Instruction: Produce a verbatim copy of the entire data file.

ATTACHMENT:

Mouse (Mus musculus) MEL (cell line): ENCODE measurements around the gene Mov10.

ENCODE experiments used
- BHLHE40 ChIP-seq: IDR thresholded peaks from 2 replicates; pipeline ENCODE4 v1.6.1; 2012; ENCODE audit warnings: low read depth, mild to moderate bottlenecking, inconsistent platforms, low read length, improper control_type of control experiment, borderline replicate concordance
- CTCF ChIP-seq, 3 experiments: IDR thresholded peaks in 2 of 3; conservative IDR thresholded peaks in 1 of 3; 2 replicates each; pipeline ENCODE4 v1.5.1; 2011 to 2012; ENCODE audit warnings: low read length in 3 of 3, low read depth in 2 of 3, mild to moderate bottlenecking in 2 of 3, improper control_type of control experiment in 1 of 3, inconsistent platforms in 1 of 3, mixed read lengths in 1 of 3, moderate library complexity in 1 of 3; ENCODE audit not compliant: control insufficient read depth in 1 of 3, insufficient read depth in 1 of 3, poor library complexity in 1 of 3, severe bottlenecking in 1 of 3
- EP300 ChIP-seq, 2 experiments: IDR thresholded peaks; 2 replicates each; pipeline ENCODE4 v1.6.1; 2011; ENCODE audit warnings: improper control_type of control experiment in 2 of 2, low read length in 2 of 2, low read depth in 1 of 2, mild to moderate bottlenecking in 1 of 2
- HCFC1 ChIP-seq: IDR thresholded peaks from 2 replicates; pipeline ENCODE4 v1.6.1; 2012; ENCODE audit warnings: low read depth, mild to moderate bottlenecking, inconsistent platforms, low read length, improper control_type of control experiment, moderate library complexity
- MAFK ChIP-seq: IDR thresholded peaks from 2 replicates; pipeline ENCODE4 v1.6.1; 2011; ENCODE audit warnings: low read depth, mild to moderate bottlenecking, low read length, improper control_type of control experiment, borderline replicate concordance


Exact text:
Mouse (Mus musculus) MEL (cell line): ENCODE measurements around the gene Mov10.

ENCODE experiments used
- BHLHE40 ChIP-seq: IDR thresholded peaks from 2 replicates; pipeline ENCODE4 v1.6.1; 2012; ENCODE audit warnings: low read depth, mild to moderate bottlenecking, inconsistent platforms, low read length, improper control_type of control experiment, borderline replicate concordance
- CTCF ChIP-seq, 3 experiments: IDR thresholded peaks in 2 of 3; conservative IDR thresholded peaks in 1 of 3; 2 replicates each; pipeline ENCODE4 v1.5.1; 2011 to 2012; ENCODE audit warnings: low read length in 3 of 3, low read depth in 2 of 3, mild to moderate bottlenecking in 2 of 3, improper control_type of control experiment in 1 of 3, inconsistent platforms in 1 of 3, mixed read lengths in 1 of 3, moderate library complexity in 1 of 3; ENCODE audit not compliant: control insufficient read depth in 1 of 3, insufficient read depth in 1 of 3, poor library complexity in 1 of 3, severe bottlenecking in 1 of 3
- EP300 ChIP-seq, 2 experiments: IDR thresholded peaks; 2 replicates each; pipeline ENCODE4 v1.6.1; 2011; ENCODE audit warnings: improper control_type of control experiment in 2 of 2, low read length in 2 of 2, low read depth in 1 of 2, mild to moderate bottlenecking in 1 of 2
- HCFC1 ChIP-seq: IDR thresholded peaks from 2 replicates; pipeline ENCODE4 v1.6.1; 2012; ENCODE audit warnings: low read depth, mild to moderate bottlenecking, inconsistent platforms, low read length, improper control_type of control experiment, moderate library complexity
- MAFK ChIP-seq: IDR thresholded peaks from 2 replicates; pipeline ENCODE4 v1.6.1; 2011; ENCODE audit warnings: low read depth, mild to moderate bottlenecking, low read length, improper control_type of control experiment, borderline replicate concordance